The restoration was done through the digital colorization process, in which different layers of color are produced to highlight the nuances of a photograph.
In 1922, archaeologist Howard Carter found the tomb of King Tutankhamun in Egypt and took photographer Harry Burton to capture the moment. These images, which impressed the whole world, were restored in color, further highlighting the grandeur of the discovery.
At the time, Burton was an art photographer and worked at the Metropolitan Museum of Art in New York, United States. He captured every corner of the place and the various objects with focused lighting and a lot of sharpness. According to the museum, the artist produced and printed more than 14,000 negatives between 1914 and 1940, the year of his death, which earned him the nickname “The Pharaoh’s Photographer”.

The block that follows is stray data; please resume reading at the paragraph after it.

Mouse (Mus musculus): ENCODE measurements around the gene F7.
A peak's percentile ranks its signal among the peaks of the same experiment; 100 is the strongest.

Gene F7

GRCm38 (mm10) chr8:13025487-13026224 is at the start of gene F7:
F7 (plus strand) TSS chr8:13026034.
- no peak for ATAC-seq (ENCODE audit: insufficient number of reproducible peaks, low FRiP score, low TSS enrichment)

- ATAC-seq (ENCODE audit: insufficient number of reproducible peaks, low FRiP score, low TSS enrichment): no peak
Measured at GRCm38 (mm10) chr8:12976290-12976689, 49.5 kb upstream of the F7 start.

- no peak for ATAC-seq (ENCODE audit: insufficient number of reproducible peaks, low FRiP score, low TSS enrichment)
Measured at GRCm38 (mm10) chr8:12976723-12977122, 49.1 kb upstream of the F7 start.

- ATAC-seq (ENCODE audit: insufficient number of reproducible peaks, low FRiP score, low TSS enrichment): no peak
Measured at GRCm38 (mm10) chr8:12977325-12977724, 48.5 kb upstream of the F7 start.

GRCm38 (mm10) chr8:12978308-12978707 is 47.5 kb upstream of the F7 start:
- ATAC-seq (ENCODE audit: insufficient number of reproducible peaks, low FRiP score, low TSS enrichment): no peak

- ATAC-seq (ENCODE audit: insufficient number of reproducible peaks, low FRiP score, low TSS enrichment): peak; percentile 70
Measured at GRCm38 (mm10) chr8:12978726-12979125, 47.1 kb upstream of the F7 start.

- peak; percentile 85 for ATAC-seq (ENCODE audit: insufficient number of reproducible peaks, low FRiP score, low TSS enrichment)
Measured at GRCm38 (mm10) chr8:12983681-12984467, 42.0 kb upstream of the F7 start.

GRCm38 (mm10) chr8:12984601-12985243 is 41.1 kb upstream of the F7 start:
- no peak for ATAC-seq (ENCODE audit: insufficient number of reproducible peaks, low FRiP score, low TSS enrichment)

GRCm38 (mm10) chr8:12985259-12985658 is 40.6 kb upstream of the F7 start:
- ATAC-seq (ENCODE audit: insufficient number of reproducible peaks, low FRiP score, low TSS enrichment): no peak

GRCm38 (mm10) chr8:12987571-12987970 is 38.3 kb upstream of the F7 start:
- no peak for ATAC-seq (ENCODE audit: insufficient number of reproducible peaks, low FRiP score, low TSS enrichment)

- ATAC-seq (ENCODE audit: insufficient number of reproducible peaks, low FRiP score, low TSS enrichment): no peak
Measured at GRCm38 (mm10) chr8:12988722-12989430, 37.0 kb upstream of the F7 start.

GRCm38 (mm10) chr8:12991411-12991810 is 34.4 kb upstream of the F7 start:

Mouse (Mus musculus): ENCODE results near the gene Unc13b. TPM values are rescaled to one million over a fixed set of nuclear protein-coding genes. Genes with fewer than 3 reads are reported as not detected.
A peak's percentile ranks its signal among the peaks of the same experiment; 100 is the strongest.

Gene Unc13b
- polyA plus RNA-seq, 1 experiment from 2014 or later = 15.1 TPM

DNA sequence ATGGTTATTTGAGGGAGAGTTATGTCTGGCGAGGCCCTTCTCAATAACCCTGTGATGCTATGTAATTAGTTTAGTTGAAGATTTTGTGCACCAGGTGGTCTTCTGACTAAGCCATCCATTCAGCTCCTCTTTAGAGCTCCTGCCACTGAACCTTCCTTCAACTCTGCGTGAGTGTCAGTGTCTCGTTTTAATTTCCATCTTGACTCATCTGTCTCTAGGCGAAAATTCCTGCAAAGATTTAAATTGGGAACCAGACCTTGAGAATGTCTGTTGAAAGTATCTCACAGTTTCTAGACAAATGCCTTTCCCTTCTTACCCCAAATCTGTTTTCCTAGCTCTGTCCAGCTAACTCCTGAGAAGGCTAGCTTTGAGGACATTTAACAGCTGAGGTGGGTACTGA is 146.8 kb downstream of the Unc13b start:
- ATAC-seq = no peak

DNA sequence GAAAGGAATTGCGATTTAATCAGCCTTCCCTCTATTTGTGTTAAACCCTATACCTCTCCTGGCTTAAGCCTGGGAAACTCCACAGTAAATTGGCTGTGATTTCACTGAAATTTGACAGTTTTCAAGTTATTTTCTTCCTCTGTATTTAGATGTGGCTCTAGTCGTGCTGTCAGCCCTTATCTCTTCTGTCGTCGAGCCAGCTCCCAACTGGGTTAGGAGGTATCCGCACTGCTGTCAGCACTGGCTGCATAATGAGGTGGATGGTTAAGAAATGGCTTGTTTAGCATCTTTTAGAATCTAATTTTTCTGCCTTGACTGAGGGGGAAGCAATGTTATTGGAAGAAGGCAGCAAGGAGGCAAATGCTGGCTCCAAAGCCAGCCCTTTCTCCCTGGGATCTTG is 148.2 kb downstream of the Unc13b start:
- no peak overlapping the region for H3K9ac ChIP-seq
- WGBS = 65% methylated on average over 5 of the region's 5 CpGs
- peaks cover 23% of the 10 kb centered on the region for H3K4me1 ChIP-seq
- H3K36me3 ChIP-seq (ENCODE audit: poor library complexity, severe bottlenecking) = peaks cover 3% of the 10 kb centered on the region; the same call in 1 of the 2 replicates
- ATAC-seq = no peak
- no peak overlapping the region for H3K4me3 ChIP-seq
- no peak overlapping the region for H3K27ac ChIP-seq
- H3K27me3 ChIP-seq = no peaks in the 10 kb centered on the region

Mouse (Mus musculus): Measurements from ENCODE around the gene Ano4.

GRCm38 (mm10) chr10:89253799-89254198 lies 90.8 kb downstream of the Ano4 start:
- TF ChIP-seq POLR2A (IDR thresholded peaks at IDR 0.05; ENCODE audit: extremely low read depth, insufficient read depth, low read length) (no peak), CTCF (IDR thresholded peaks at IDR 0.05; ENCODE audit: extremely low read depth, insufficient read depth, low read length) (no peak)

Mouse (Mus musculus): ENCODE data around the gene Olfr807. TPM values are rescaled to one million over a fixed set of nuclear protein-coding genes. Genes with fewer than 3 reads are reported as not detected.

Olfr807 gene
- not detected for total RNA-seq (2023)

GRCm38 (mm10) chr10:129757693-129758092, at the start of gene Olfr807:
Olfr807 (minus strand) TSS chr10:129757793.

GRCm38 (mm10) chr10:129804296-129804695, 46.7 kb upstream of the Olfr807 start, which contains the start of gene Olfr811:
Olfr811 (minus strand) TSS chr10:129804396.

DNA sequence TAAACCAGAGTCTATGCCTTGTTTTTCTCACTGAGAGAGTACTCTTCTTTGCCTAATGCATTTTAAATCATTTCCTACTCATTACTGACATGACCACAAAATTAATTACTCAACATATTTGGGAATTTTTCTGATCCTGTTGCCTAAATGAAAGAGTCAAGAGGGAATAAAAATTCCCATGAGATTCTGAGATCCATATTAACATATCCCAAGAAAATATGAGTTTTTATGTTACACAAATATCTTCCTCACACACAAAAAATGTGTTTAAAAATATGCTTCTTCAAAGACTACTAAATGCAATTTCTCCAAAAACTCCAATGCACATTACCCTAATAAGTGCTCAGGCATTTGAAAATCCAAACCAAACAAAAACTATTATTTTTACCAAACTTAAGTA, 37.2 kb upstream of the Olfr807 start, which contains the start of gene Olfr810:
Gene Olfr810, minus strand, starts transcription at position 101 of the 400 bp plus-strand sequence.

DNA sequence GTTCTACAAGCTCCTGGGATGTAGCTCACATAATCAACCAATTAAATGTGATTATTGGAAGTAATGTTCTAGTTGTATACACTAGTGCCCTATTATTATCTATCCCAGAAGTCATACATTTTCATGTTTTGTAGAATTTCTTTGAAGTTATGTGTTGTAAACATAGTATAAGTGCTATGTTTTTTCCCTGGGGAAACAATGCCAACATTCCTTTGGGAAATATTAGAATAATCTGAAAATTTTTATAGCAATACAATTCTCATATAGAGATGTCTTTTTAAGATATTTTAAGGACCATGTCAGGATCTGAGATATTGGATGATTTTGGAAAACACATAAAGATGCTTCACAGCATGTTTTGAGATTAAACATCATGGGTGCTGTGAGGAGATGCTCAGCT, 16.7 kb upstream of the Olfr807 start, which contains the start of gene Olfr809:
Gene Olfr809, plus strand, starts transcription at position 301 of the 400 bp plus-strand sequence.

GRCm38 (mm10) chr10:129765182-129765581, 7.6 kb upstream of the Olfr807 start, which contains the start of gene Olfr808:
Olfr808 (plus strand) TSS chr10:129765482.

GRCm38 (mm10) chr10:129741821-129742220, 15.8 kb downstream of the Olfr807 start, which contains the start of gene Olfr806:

The result of this work, available at the Griffith Institute, University of Oxford, was digitally colored by Dynamichrome for an exhibition held in 2015. This process uses digital tools to restore the original negatives and then places colors on different layers of the photo. According to the company’s official website, some images can have more than a thousand separate layers of colors to ensure that all details are accounted for.
Check out some of these photographs below: